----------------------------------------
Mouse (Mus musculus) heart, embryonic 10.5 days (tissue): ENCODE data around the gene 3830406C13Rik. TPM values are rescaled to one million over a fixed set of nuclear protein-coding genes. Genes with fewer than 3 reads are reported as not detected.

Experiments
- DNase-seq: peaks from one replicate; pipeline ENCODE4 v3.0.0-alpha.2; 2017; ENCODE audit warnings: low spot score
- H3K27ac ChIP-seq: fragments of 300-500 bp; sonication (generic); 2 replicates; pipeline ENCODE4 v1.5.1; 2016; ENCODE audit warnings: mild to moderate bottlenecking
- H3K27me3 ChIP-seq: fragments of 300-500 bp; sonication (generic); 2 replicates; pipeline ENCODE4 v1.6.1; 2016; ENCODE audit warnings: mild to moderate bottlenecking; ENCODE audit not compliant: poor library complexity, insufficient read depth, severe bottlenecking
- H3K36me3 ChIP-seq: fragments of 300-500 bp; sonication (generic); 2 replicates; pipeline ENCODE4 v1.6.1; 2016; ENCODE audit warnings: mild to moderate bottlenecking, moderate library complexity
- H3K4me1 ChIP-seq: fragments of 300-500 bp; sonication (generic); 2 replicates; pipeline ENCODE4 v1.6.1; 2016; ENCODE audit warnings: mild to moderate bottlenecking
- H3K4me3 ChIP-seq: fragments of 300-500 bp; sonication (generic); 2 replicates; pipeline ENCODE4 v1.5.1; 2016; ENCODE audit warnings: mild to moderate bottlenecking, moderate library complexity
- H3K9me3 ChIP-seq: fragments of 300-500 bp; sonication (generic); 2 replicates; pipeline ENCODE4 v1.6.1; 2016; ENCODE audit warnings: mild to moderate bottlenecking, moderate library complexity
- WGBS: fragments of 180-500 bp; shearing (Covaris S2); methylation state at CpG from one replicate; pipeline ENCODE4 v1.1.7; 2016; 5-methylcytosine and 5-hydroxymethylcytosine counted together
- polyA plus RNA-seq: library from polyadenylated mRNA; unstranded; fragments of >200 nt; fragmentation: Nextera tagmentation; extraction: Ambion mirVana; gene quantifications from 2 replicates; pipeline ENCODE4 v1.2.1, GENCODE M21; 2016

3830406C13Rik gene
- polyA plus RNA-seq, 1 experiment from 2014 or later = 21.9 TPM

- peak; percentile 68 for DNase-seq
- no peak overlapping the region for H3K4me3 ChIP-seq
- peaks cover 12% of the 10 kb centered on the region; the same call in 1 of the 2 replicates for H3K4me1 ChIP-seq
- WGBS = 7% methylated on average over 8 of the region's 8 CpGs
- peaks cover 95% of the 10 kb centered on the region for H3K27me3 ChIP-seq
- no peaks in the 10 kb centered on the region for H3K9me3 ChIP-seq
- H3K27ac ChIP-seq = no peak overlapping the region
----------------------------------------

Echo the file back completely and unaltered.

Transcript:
Mouse (Mus musculus) heart, embryonic 10.5 days (tissue): ENCODE data around the gene 3830406C13Rik. TPM values are rescaled to one million over a fixed set of nuclear protein-coding genes. Genes with fewer than 3 reads are reported as not detected.

Experiments
- DNase-seq: peaks from one replicate; pipeline ENCODE4 v3.0.0-alpha.2; 2017; ENCODE audit warnings: low spot score
- H3K27ac ChIP-seq: fragments of 300-500 bp; sonication (generic); 2 replicates; pipeline ENCODE4 v1.5.1; 2016; ENCODE audit warnings: mild to moderate bottlenecking
- H3K27me3 ChIP-seq: fragments of 300-500 bp; sonication (generic); 2 replicates; pipeline ENCODE4 v1.6.1; 2016; ENCODE audit warnings: mild to moderate bottlenecking; ENCODE audit not compliant: poor library complexity, insufficient read depth, severe bottlenecking
- H3K36me3 ChIP-seq: fragments of 300-500 bp; sonication (generic); 2 replicates; pipeline ENCODE4 v1.6.1; 2016; ENCODE audit warnings: mild to moderate bottlenecking, moderate library complexity
- H3K4me1 ChIP-seq: fragments of 300-500 bp; sonication (generic); 2 replicates; pipeline ENCODE4 v1.6.1; 2016; ENCODE audit warnings: mild to moderate bottlenecking
- H3K4me3 ChIP-seq: fragments of 300-500 bp; sonication (generic); 2 replicates; pipeline ENCODE4 v1.5.1; 2016; ENCODE audit warnings: mild to moderate bottlenecking, moderate library complexity
- H3K9me3 ChIP-seq: fragments of 300-500 bp; sonication (generic); 2 replicates; pipeline ENCODE4 v1.6.1; 2016; ENCODE audit warnings: mild to moderate bottlenecking, moderate library complexity
- WGBS: fragments of 180-500 bp; shearing (Covaris S2); methylation state at CpG from one replicate; pipeline ENCODE4 v1.1.7; 2016; 5-methylcytosine and 5-hydroxymethylcytosine counted together
- polyA plus RNA-seq: library from polyadenylated mRNA; unstranded; fragments of >200 nt; fragmentation: Nextera tagmentation; extraction: Ambion mirVana; gene quantifications from 2 replicates; pipeline ENCODE4 v1.2.1, GENCODE M21; 2016

3830406C13Rik gene
- polyA plus RNA-seq, 1 experiment from 2014 or later = 21.9 TPM

- peak; percentile 68 for DNase-seq
- no peak overlapping the region for H3K4me3 ChIP-seq
- peaks cover 12% of the 10 kb centered on the region; the same call in 1 of the 2 replicates for H3K4me1 ChIP-seq
- WGBS = 7% methylated on average over 8 of the region's 8 CpGs
- peaks cover 95% of the 10 kb centered on the region for H3K27me3 ChIP-seq
- no peaks in the 10 kb centered on the region for H3K9me3 ChIP-seq
- H3K27ac ChIP-seq = no peak overlapping the region